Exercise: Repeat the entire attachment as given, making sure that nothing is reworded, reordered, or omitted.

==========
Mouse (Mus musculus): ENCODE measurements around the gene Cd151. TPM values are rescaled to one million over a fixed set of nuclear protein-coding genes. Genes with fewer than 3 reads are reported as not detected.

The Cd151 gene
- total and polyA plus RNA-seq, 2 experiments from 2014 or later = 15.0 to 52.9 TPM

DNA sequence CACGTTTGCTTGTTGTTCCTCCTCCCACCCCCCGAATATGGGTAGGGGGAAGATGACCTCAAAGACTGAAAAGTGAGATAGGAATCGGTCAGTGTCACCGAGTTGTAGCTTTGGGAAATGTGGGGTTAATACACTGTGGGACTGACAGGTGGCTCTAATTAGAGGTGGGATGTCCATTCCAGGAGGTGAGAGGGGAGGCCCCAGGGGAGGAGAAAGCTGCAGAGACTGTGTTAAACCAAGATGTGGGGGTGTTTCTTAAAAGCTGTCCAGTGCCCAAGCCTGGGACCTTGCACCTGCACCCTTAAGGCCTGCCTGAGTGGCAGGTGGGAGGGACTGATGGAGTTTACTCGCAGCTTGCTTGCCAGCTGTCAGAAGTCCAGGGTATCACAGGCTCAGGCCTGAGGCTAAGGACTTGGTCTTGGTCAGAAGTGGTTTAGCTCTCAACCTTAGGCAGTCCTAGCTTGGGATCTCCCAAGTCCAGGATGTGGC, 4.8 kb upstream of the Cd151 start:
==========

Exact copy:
Mouse (Mus musculus): ENCODE measurements around the gene Cd151. TPM values are rescaled to one million over a fixed set of nuclear protein-coding genes. Genes with fewer than 3 reads are reported as not detected.

The Cd151 gene
- total and polyA plus RNA-seq, 2 experiments from 2014 or later = 15.0 to 52.9 TPM

DNA sequence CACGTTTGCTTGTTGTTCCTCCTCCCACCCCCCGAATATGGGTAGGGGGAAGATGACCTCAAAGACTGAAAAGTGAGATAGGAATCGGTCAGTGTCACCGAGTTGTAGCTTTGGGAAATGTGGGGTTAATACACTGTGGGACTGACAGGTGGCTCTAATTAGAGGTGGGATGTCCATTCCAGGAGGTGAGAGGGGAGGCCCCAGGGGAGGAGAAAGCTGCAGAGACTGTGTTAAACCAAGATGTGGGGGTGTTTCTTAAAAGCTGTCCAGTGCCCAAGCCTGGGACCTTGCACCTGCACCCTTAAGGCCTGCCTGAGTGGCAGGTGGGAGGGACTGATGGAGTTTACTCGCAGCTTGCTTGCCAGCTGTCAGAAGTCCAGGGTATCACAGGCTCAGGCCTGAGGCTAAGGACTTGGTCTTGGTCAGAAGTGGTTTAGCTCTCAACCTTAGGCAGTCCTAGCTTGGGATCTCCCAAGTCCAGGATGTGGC, 4.8 kb upstream of the Cd151 start: